Starting point of a Sine wave

We learned this at school, the function:

$$y= a + b\sin (c(x-d))$$

has a starting point of $(d,a)$. But when I had to draw this function:

$$g(x) = -2-\cos(x-1/2π)$$

I thought the starting point would be $(1/2π,-2)$ but the correction model showed it to be $(1/2π,-3)$. There are multiple cases in which I run to the same problem with the starting point. Why is this? Can someone please explain?

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$1/2π$ is ambiguous. You probably mean $\pi / 2$, i.e. $\dfrac{\pi}{2}$ and $\dfrac{1}{2}\pi$, but it could be read as $\dfrac{1}{2\pi}$. –  Henry Sep 11 '12 at 18:51

For $\sin x:$

$$f(d)=a+b\sin(c(d-d))=a+b\sin 0=a$$

For $\cos x:$

$$g(d)=a+b\cos(c(d-d))=a+b\cos 0=a+b$$

In your case: $g\left(\dfrac{\pi}{2}\right)=-2-\cos 0=-3$

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I don't understand these answers guys. We haven't used these methods yet I believe.. –  JohnPhteven Sep 11 '12 at 18:26
@ZafarS What don't you understand? $\sin 0=0$ and $\cos 0=1$, that's all there is to it. Picture the unit circle! –  user39572 Sep 11 '12 at 18:27
But why do I find all over the internet that you can find the starting point by simple getting (d,a)? –  JohnPhteven Sep 11 '12 at 18:29
Of course I understand the method/mathematics behind it and the reason why you can do it like this, however, I don't believe me teacher told us anything about this way and he is very strict and he'd probably wouldn't credit me for getting the right answer by using a different method –  JohnPhteven Sep 11 '12 at 18:33
Oh wait a sec I've been incredibly stupid I'm extremely sorry! Thank you Julien! How do I give you like a 'best answer' or doesn't this site work like that :P? –  JohnPhteven Sep 11 '12 at 18:37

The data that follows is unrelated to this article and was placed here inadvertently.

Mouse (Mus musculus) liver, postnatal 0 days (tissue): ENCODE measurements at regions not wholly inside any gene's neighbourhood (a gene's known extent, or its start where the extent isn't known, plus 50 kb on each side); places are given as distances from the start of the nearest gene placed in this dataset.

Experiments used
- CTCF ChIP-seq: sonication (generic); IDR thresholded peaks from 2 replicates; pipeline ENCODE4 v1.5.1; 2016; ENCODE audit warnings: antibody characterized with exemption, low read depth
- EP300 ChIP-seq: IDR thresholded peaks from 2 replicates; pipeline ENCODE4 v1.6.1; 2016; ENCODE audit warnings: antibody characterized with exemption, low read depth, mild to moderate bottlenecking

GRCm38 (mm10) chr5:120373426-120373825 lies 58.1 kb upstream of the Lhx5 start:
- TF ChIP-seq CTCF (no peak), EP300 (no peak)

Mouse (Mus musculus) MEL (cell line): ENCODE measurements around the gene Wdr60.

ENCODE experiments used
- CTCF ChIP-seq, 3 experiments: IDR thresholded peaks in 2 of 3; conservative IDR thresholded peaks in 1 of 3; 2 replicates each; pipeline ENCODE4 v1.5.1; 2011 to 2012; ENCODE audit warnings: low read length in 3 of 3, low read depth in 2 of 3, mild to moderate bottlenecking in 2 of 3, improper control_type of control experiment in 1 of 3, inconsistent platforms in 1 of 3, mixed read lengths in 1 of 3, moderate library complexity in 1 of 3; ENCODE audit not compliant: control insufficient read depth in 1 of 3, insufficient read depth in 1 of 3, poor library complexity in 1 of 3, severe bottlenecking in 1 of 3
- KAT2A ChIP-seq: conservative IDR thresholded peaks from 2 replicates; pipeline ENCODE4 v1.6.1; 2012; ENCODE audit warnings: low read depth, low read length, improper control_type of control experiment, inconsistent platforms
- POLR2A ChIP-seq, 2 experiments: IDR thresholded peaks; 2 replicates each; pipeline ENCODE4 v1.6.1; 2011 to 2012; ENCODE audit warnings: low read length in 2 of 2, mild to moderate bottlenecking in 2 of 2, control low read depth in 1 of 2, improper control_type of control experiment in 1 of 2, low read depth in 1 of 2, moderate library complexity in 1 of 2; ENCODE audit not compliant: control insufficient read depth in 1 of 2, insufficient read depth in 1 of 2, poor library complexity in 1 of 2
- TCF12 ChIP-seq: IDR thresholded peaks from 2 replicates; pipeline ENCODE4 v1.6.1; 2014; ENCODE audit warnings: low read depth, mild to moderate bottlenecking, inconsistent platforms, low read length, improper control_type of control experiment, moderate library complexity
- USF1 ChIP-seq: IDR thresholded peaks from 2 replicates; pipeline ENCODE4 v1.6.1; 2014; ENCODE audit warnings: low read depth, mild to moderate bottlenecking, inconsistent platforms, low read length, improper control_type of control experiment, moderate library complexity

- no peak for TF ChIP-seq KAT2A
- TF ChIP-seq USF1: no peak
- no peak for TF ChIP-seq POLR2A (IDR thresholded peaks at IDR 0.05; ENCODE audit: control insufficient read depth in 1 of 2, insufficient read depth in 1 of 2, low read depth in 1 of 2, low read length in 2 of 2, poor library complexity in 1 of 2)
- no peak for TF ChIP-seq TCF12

The difference is that $\sin(x)$ "starts at" $(0,0)$ and $\cos(x)$ "starts at" $(0,1)$ (note: By "starts at", what we really mean is "the y-intercept is at").

What you are doing is graphing sines and cosines by taking into account elementary transformations - horizontal/vertical shifts/dilations, etc. and seeing where this point ends up under these transformations.

In the case of $y = a + b\sin(c(x - d))$, we have a horizontal shift right $d$ units, a vertical dilation of $b$ units, and then a vertical shift up $a$ units. So, if we track where the y-intercept goes under these transformations, it goes from $(0,0)$ to $(d,0)$ after the horizontal shift, the dilation does nothing to this point (since $0*b = 0$!), and then finally to $(d,a)$ after we do the vertical shift.

For a $\textit{cosine}$ however, the original y-intercept is $(0,1)$, so, for $y = a + b \cos(c(x-d))$, the horizontal shift takes us to $(d,1)$, the dilation to $(d,b)$, and the vertical shift to $(d,b+a)$.

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